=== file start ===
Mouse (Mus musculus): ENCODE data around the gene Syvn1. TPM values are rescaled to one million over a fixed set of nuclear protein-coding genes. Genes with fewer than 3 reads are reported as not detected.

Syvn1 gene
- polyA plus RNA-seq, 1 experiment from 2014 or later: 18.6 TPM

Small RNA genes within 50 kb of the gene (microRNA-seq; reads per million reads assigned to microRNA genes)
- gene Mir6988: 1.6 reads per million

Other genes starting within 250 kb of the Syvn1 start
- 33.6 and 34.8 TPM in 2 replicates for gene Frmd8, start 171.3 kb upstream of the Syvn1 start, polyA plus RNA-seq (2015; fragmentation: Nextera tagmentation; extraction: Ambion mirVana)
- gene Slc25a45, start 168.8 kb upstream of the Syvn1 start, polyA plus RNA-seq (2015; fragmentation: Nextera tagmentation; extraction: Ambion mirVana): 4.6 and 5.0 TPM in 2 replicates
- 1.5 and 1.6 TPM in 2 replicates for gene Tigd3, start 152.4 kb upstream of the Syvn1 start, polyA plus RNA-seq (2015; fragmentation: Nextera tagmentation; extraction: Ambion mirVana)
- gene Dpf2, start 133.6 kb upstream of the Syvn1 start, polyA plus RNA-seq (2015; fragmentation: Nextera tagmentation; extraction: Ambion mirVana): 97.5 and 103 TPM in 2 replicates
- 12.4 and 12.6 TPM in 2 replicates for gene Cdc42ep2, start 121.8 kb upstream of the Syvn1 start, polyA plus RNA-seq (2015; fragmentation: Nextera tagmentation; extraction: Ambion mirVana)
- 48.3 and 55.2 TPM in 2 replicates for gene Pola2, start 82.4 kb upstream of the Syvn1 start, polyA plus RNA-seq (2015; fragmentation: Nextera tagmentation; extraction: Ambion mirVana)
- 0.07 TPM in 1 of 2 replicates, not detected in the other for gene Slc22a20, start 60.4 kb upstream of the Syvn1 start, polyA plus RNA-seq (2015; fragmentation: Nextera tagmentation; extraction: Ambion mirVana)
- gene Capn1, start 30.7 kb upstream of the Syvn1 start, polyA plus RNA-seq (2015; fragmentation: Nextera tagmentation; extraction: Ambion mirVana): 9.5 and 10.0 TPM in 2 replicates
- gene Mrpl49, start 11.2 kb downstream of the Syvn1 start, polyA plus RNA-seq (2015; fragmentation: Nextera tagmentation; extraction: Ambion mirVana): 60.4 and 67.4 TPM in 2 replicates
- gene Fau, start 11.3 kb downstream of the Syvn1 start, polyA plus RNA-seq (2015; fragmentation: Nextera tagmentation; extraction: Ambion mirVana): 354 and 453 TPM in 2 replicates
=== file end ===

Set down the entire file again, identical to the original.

Mouse (Mus musculus): ENCODE data around the gene Syvn1. TPM values are rescaled to one million over a fixed set of nuclear protein-coding genes. Genes with fewer than 3 reads are reported as not detected.

Syvn1 gene
- polyA plus RNA-seq, 1 experiment from 2014 or later: 18.6 TPM

Small RNA genes within 50 kb of the gene (microRNA-seq; reads per million reads assigned to microRNA genes)
- gene Mir6988: 1.6 reads per million

Other genes starting within 250 kb of the Syvn1 start
- 33.6 and 34.8 TPM in 2 replicates for gene Frmd8, start 171.3 kb upstream of the Syvn1 start, polyA plus RNA-seq (2015; fragmentation: Nextera tagmentation; extraction: Ambion mirVana)
- gene Slc25a45, start 168.8 kb upstream of the Syvn1 start, polyA plus RNA-seq (2015; fragmentation: Nextera tagmentation; extraction: Ambion mirVana): 4.6 and 5.0 TPM in 2 replicates
- 1.5 and 1.6 TPM in 2 replicates for gene Tigd3, start 152.4 kb upstream of the Syvn1 start, polyA plus RNA-seq (2015; fragmentation: Nextera tagmentation; extraction: Ambion mirVana)
- gene Dpf2, start 133.6 kb upstream of the Syvn1 start, polyA plus RNA-seq (2015; fragmentation: Nextera tagmentation; extraction: Ambion mirVana): 97.5 and 103 TPM in 2 replicates
- 12.4 and 12.6 TPM in 2 replicates for gene Cdc42ep2, start 121.8 kb upstream of the Syvn1 start, polyA plus RNA-seq (2015; fragmentation: Nextera tagmentation; extraction: Ambion mirVana)
- 48.3 and 55.2 TPM in 2 replicates for gene Pola2, start 82.4 kb upstream of the Syvn1 start, polyA plus RNA-seq (2015; fragmentation: Nextera tagmentation; extraction: Ambion mirVana)
- 0.07 TPM in 1 of 2 replicates, not detected in the other for gene Slc22a20, start 60.4 kb upstream of the Syvn1 start, polyA plus RNA-seq (2015; fragmentation: Nextera tagmentation; extraction: Ambion mirVana)
- gene Capn1, start 30.7 kb upstream of the Syvn1 start, polyA plus RNA-seq (2015; fragmentation: Nextera tagmentation; extraction: Ambion mirVana): 9.5 and 10.0 TPM in 2 replicates
- gene Mrpl49, start 11.2 kb downstream of the Syvn1 start, polyA plus RNA-seq (2015; fragmentation: Nextera tagmentation; extraction: Ambion mirVana): 60.4 and 67.4 TPM in 2 replicates
- gene Fau, start 11.3 kb downstream of the Syvn1 start, polyA plus RNA-seq (2015; fragmentation: Nextera tagmentation; extraction: Ambion mirVana): 354 and 453 TPM in 2 replicates